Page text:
TGU: Let’s call it the life-experience progression, then, who cares? The point is that because you (we) are beings of infinite numbers of stages –
No, that isn’t the way to say it. A moment.
[I timed it; actually, it was seven seconds.]
Because you extend from the highest to the lowest, no matter what the scale or measurement, there is always an appropriate receptor and an appropriate stimulus. Does that need translating?
F: Maybe. Let’s try this. We are compound beings, so, in effect, different parts of us resonate to different levels of complexity or whatever, so wherever we are, at least part of us belongs and can therefore fit in.
TGU: And therefore wherever you are, parts of you do not belong do not fit in. Depending on your – mood, we might almost call it – you identify with the part that does fit in or the part that does not, and you are therefore comfortable or uncomfortable with wherever you are. When you are so moved — you move. When you are content – you pause.
F: As always, this hasn’t gone the way that I expected I am certainly not complaining, just mentioning it. I thought we might discuss what the various non-human parts of us are.
TGU: In a way, we did that, only we went a little deeper. After all, what does “human” mean? The definition depends entirely upon what scale of things you employ. To some people it means discrete individuals in bodies, either with or without souls (season to taste). To others it means a certain shared energy, a human-as-opposed-to-the-rest-of-nature energy. Others see it, now, as communities of “past lives,” or as communities of cohabiting traits or tendencies or personalities. We could go on, but why bother? If you forget that essence changes appearance according to the nature of the observer, you will never see beyond the surface. If you remember it, you will never think that you have gotten to the “real” essence.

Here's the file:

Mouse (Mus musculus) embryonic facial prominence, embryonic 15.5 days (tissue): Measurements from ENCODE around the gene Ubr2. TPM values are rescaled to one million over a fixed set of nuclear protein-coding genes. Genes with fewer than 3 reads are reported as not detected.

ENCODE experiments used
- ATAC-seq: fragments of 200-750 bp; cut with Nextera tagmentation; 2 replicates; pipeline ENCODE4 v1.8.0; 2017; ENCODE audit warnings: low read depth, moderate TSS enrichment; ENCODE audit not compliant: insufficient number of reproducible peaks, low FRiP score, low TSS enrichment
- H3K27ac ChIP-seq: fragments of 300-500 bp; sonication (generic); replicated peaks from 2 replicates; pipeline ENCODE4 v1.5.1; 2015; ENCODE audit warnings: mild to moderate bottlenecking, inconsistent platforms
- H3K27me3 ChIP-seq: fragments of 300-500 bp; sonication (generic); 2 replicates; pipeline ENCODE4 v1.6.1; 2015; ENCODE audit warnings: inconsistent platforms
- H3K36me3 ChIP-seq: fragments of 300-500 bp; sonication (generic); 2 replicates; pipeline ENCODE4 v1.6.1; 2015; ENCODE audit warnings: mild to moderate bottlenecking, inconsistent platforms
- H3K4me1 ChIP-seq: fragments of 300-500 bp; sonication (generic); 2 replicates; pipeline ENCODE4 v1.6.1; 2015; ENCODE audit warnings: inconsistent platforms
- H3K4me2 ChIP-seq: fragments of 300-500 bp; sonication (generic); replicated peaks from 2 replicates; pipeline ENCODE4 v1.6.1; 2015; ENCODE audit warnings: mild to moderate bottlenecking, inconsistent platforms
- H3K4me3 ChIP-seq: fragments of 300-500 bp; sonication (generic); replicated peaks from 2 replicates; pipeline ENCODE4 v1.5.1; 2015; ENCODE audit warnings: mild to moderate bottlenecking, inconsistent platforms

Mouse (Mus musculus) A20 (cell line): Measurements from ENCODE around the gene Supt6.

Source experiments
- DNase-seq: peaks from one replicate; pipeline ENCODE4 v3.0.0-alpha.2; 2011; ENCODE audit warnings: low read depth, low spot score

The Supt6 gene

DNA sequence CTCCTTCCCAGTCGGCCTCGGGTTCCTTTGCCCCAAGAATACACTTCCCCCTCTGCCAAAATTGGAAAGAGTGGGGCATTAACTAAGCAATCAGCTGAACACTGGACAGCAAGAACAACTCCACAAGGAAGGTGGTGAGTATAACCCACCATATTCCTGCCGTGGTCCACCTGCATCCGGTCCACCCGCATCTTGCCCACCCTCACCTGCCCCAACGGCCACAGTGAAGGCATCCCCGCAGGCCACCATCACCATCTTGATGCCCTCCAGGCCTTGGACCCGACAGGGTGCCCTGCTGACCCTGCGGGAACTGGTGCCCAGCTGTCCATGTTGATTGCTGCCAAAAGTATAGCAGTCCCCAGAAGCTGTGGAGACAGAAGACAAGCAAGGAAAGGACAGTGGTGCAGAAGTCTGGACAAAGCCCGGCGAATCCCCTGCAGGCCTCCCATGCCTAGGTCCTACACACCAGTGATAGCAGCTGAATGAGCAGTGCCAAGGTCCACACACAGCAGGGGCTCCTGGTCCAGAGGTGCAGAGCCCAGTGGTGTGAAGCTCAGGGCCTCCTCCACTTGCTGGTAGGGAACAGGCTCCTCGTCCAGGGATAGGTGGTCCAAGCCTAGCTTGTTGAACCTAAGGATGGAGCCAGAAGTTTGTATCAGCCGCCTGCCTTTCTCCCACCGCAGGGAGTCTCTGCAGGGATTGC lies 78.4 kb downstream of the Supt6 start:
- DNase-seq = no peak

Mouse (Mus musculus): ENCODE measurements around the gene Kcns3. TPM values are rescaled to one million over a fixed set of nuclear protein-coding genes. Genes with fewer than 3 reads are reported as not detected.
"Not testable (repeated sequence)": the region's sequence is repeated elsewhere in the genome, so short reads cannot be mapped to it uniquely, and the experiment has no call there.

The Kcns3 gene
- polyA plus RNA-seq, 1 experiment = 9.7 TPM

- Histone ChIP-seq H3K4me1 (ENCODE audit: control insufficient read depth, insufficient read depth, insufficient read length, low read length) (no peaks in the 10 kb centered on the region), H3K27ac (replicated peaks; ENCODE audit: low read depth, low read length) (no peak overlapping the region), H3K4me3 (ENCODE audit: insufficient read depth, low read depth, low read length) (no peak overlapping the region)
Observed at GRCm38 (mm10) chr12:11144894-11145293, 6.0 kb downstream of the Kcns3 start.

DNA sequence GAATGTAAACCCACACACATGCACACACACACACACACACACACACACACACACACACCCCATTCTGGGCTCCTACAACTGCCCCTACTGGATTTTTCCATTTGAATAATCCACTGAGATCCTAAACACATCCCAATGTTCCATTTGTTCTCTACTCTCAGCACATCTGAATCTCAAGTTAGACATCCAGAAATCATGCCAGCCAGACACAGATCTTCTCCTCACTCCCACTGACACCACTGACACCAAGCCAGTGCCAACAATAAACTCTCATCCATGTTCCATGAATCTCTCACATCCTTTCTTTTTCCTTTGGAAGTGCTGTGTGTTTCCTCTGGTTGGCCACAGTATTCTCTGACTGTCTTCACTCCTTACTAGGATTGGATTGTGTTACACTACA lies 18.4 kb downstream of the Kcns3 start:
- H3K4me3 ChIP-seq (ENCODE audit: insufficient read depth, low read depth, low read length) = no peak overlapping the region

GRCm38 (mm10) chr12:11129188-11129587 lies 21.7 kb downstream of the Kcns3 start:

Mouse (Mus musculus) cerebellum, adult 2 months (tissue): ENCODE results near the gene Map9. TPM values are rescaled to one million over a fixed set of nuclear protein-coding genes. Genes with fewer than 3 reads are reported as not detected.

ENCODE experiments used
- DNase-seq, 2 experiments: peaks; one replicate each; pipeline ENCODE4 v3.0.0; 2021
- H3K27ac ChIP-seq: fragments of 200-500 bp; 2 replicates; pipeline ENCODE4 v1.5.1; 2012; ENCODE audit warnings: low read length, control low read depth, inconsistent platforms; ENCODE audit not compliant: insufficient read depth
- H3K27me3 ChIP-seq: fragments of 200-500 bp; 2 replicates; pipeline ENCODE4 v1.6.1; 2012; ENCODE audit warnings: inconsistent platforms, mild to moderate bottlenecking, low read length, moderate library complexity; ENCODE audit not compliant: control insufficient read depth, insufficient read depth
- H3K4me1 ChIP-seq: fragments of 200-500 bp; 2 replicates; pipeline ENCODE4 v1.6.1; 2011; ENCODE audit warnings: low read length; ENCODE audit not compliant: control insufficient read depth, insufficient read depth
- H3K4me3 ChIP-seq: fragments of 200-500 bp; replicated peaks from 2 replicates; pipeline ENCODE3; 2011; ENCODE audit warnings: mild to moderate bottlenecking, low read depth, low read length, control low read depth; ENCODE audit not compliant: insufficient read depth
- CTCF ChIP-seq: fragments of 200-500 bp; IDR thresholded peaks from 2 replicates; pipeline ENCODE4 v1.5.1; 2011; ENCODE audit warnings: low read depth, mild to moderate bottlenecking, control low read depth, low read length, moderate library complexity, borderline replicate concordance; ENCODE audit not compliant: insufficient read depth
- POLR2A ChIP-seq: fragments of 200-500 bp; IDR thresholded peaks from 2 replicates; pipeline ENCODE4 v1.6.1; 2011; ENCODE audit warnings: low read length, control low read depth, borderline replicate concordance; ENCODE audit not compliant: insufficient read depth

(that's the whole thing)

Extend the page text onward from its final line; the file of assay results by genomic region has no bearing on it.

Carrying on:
F: It’s a matter of personality.
TGU: Seemingly. Really, it is a matter of timing. Every conceivable type of personality exists within you. What manifests is a combination of what you will to be (choices, you see) and what your surroundings evoke. And since your surroundings are you – are not the external “objective” things you seem to experience – this is another way of pointing out that your life is being somewhat steered.
F: It’s a paradox, isn’t it? Free will and coercion, or let’s say steering.
TGU: Any position held sincerely by any one or more people has some element of truth in it – and no such position has all the truth in it. You know that.
F: I do. It makes me wishy-washy in dealing with others.
TGU: What “others”?
F: Touché. Done for today?
TGU: We’re always ready when you are.
F: Our thanks as usual. I see I neglected to note what time we began. We end at 7:43 a.m.
Monday September 21, 2015